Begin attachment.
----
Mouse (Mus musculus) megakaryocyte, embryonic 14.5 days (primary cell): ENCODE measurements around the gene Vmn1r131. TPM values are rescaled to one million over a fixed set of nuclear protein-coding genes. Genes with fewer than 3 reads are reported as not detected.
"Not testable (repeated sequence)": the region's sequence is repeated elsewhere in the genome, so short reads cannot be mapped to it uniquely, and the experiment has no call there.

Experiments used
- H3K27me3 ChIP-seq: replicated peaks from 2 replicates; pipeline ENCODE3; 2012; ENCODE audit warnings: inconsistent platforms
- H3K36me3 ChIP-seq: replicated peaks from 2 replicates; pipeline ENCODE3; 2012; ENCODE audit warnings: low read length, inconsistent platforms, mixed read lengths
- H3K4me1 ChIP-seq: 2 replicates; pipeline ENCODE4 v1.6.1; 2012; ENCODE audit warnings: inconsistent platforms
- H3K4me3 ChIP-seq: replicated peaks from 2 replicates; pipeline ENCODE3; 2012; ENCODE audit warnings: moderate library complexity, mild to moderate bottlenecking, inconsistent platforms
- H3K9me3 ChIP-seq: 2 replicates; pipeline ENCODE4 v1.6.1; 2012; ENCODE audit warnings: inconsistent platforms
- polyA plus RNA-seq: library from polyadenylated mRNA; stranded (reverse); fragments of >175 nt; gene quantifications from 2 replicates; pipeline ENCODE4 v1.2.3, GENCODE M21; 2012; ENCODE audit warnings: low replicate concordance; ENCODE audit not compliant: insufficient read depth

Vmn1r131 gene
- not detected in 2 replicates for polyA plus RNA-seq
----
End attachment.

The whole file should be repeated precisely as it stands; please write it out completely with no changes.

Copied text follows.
Mouse (Mus musculus) megakaryocyte, embryonic 14.5 days (primary cell): ENCODE measurements around the gene Vmn1r131. TPM values are rescaled to one million over a fixed set of nuclear protein-coding genes. Genes with fewer than 3 reads are reported as not detected.
"Not testable (repeated sequence)": the region's sequence is repeated elsewhere in the genome, so short reads cannot be mapped to it uniquely, and the experiment has no call there.

Experiments used
- H3K27me3 ChIP-seq: replicated peaks from 2 replicates; pipeline ENCODE3; 2012; ENCODE audit warnings: inconsistent platforms
- H3K36me3 ChIP-seq: replicated peaks from 2 replicates; pipeline ENCODE3; 2012; ENCODE audit warnings: low read length, inconsistent platforms, mixed read lengths
- H3K4me1 ChIP-seq: 2 replicates; pipeline ENCODE4 v1.6.1; 2012; ENCODE audit warnings: inconsistent platforms
- H3K4me3 ChIP-seq: replicated peaks from 2 replicates; pipeline ENCODE3; 2012; ENCODE audit warnings: moderate library complexity, mild to moderate bottlenecking, inconsistent platforms
- H3K9me3 ChIP-seq: 2 replicates; pipeline ENCODE4 v1.6.1; 2012; ENCODE audit warnings: inconsistent platforms
- polyA plus RNA-seq: library from polyadenylated mRNA; stranded (reverse); fragments of >175 nt; gene quantifications from 2 replicates; pipeline ENCODE4 v1.2.3, GENCODE M21; 2012; ENCODE audit warnings: low replicate concordance; ENCODE audit not compliant: insufficient read depth

Vmn1r131 gene
- not detected in 2 replicates for polyA plus RNA-seq